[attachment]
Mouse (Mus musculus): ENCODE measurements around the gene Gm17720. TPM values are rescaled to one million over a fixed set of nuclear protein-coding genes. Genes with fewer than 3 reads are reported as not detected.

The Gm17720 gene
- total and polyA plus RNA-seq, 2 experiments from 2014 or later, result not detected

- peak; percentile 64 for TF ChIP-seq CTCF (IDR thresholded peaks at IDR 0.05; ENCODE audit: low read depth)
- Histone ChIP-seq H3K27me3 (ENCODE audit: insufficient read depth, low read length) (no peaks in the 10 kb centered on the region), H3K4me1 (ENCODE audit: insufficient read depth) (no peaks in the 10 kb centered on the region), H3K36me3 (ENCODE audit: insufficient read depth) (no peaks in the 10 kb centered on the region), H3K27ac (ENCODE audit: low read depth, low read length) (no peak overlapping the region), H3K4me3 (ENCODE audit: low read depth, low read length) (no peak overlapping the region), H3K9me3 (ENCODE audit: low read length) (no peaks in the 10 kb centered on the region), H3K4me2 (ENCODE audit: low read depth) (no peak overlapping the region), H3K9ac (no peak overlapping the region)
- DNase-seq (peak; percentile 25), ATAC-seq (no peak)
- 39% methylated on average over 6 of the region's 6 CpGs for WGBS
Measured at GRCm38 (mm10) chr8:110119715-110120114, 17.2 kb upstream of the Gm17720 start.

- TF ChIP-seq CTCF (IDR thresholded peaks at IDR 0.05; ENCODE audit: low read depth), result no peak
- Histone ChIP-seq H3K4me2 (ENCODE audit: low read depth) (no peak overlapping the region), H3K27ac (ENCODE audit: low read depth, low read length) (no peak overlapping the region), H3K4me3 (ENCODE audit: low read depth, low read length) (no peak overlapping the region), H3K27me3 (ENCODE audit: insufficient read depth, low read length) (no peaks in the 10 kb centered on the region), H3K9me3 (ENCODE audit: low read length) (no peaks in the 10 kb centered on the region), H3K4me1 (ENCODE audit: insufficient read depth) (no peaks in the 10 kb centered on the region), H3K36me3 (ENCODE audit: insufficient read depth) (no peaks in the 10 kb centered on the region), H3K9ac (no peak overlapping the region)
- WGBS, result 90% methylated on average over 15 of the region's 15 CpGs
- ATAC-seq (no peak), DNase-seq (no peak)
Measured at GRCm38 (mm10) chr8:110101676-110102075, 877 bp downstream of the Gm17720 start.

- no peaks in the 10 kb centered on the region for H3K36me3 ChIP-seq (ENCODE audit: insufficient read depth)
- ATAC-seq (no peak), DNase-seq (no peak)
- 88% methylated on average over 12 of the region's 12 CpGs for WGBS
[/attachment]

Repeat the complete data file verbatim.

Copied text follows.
Mouse (Mus musculus): ENCODE measurements around the gene Gm17720. TPM values are rescaled to one million over a fixed set of nuclear protein-coding genes. Genes with fewer than 3 reads are reported as not detected.

The Gm17720 gene
- total and polyA plus RNA-seq, 2 experiments from 2014 or later, result not detected

- peak; percentile 64 for TF ChIP-seq CTCF (IDR thresholded peaks at IDR 0.05; ENCODE audit: low read depth)
- Histone ChIP-seq H3K27me3 (ENCODE audit: insufficient read depth, low read length) (no peaks in the 10 kb centered on the region), H3K4me1 (ENCODE audit: insufficient read depth) (no peaks in the 10 kb centered on the region), H3K36me3 (ENCODE audit: insufficient read depth) (no peaks in the 10 kb centered on the region), H3K27ac (ENCODE audit: low read depth, low read length) (no peak overlapping the region), H3K4me3 (ENCODE audit: low read depth, low read length) (no peak overlapping the region), H3K9me3 (ENCODE audit: low read length) (no peaks in the 10 kb centered on the region), H3K4me2 (ENCODE audit: low read depth) (no peak overlapping the region), H3K9ac (no peak overlapping the region)
- DNase-seq (peak; percentile 25), ATAC-seq (no peak)
- 39% methylated on average over 6 of the region's 6 CpGs for WGBS
Measured at GRCm38 (mm10) chr8:110119715-110120114, 17.2 kb upstream of the Gm17720 start.

- TF ChIP-seq CTCF (IDR thresholded peaks at IDR 0.05; ENCODE audit: low read depth), result no peak
- Histone ChIP-seq H3K4me2 (ENCODE audit: low read depth) (no peak overlapping the region), H3K27ac (ENCODE audit: low read depth, low read length) (no peak overlapping the region), H3K4me3 (ENCODE audit: low read depth, low read length) (no peak overlapping the region), H3K27me3 (ENCODE audit: insufficient read depth, low read length) (no peaks in the 10 kb centered on the region), H3K9me3 (ENCODE audit: low read length) (no peaks in the 10 kb centered on the region), H3K4me1 (ENCODE audit: insufficient read depth) (no peaks in the 10 kb centered on the region), H3K36me3 (ENCODE audit: insufficient read depth) (no peaks in the 10 kb centered on the region), H3K9ac (no peak overlapping the region)
- WGBS, result 90% methylated on average over 15 of the region's 15 CpGs
- ATAC-seq (no peak), DNase-seq (no peak)
Measured at GRCm38 (mm10) chr8:110101676-110102075, 877 bp downstream of the Gm17720 start.

- no peaks in the 10 kb centered on the region for H3K36me3 ChIP-seq (ENCODE audit: insufficient read depth)
- ATAC-seq (no peak), DNase-seq (no peak)
- 88% methylated on average over 12 of the region's 12 CpGs for WGBS